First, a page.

Jason Koleba
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Jill Kawchak and her family have been attending Cochrane Alliance Church for about a year. She is a mama to one amazing little girl and one very troublesome yellow Lab, and a wife to a truly good man. Jill lives in Cochrane, where she homeschools her daughter and reaches out to others (online and over a cup of tea) who are experiencing infertility and miscarriage. A follower of Jesus, she tries, fails, and tries again to seek Him first. We want to thank Jill for her perspective as we approach Mother's Day next week. 

Depending on your past experiences, Mother’s Day can be a wonderful time of celebration of the gift of motherhood…sticky fingerprints, endless piles of laundry, complete lack of sleep and all. Motherhood is exhausting and wonderful, and truly, one of the best examples of ‘dying to self’ that we can possibly experience.  But when you are (or have been) dealing with infertility, miscarriage or baby loss, Mother’s Day is excruciating. It can feel like a bag of salt inside a very private and painful wound. When you are so desperate for little arms wrapping around your neck and a sweet voice calling you “Mommy”, this holiday can be absolutely brutal. 

Especially in the church.

You can feel so very alone in a swarm of mothers carrying infants, reaching for speeding toddlers, gushing over the crafts that preschoolers make. You can feel forgotten and hopeless on this day. But you are not.  Some of the most profound stories from the Bible are those centering around infertility. Hannah. Sarah. Rachel. Far from being put aside, women and infertility are centralized in the Bible. It’s a loving message through the ages from our Creator, assuring us that in this “children are a blessing” culture, He has not abandoned us as women without (all of our) children.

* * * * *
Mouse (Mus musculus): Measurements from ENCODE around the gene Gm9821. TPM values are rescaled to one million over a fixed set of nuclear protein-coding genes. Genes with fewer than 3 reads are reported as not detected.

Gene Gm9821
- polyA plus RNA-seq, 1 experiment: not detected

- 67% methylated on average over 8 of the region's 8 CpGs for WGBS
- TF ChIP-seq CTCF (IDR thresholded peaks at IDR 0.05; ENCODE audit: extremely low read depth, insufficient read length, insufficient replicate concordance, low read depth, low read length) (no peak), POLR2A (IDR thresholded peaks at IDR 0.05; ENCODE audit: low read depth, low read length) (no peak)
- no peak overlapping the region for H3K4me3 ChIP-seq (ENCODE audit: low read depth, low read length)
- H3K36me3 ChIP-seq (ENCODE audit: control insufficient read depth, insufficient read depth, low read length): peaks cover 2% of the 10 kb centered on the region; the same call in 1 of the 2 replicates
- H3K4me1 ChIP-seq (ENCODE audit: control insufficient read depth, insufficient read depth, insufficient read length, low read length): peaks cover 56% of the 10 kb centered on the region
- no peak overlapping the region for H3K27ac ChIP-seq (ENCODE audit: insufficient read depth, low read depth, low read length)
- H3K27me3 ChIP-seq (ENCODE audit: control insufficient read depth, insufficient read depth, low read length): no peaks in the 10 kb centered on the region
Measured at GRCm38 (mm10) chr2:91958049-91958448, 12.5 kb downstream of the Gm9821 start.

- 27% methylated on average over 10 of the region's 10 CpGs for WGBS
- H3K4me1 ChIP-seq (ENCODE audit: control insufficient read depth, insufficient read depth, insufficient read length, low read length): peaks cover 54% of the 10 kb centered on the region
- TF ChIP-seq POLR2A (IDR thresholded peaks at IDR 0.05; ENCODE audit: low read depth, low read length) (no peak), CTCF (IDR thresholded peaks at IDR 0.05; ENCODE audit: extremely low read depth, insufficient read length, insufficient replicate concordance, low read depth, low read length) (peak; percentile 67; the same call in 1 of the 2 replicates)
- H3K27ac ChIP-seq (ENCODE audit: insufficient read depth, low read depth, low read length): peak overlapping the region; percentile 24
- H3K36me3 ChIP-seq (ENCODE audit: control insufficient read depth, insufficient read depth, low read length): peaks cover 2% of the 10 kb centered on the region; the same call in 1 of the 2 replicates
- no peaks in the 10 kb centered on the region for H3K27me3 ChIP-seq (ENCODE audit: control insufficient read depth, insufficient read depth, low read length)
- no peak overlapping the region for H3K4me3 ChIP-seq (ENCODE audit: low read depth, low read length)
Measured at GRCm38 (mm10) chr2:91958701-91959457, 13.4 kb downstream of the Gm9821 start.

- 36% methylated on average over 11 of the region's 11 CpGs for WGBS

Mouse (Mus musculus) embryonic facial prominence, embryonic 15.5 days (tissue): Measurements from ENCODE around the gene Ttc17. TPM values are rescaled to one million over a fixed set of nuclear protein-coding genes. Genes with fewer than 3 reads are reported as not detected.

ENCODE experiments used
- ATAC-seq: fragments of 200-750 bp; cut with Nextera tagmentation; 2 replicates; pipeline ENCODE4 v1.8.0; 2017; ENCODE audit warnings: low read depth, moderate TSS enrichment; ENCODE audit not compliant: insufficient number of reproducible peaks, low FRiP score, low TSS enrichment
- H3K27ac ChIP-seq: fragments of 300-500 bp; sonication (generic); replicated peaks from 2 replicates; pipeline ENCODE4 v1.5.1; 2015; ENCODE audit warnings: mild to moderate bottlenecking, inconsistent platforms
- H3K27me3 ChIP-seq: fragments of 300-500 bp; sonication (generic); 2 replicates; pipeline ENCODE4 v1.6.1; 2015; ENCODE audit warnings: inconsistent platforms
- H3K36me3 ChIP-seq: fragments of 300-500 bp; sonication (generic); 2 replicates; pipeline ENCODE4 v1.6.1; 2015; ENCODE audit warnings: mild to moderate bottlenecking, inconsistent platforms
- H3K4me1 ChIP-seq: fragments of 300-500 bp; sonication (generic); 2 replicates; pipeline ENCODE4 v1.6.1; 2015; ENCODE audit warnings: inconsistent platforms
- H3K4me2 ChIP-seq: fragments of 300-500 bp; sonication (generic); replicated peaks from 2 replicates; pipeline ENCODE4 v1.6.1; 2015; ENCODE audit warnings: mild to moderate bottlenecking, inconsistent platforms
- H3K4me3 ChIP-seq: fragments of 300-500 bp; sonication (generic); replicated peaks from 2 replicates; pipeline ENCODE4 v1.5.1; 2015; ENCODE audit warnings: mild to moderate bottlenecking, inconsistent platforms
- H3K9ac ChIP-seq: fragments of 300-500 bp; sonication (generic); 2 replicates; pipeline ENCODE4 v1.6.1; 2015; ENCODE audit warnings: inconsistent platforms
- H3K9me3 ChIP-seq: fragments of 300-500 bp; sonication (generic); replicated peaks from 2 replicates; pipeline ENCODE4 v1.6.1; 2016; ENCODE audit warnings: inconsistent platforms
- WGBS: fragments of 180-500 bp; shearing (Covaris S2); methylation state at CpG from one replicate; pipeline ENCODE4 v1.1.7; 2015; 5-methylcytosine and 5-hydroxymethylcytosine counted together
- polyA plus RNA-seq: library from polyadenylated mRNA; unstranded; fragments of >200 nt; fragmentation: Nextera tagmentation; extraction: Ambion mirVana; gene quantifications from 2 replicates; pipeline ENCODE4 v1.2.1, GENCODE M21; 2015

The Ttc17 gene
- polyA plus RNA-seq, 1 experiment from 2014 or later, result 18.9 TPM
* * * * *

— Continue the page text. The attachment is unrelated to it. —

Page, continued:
I love that ages ago, God knew that women going through infertility, miscarriage and baby loss would need to read accounts where they could see themselves represented, could empathize with Rachel, watching Leah’s sons and daughters multiply, and feel the sting of a barren womb. He knew that we would need the strength of Hannah’s prayer, her desperate cry out to Him for the longing of her heart. We too would feel the pain behind Sarah’s laugh when told she would conceive. These women (and more!) were placed here for the countless generations after them to read their stories, take hope in their circumstances, and know that when they feel like they are completely isolated in their grief, that the Lord hears the anguish of their cries. 

The One who created you knows what you are going through. He knows the longings of your heart. He feels your pain, and understands your distress. He too felt abandoned. “My God, my God, why have you forsaken me?” (Matthew 27:46) is the cry of a soul who felt separated from His Father, who felt alone. He truly knows what it feels like because he was there. He comes alongside you while you cry out in the middle of the night, grieving for something not given. He comforts you in the day as your heart breaks from many small encounters with a world that doesn’t understand your pain. He is the one you need to run to. His arms are ever open, and His love is all-encompassing.

You are not alone. You are infinitely loved, cherished, beyond all measure by your Creator, who hears your pain and wipes your tears. And you are not alone.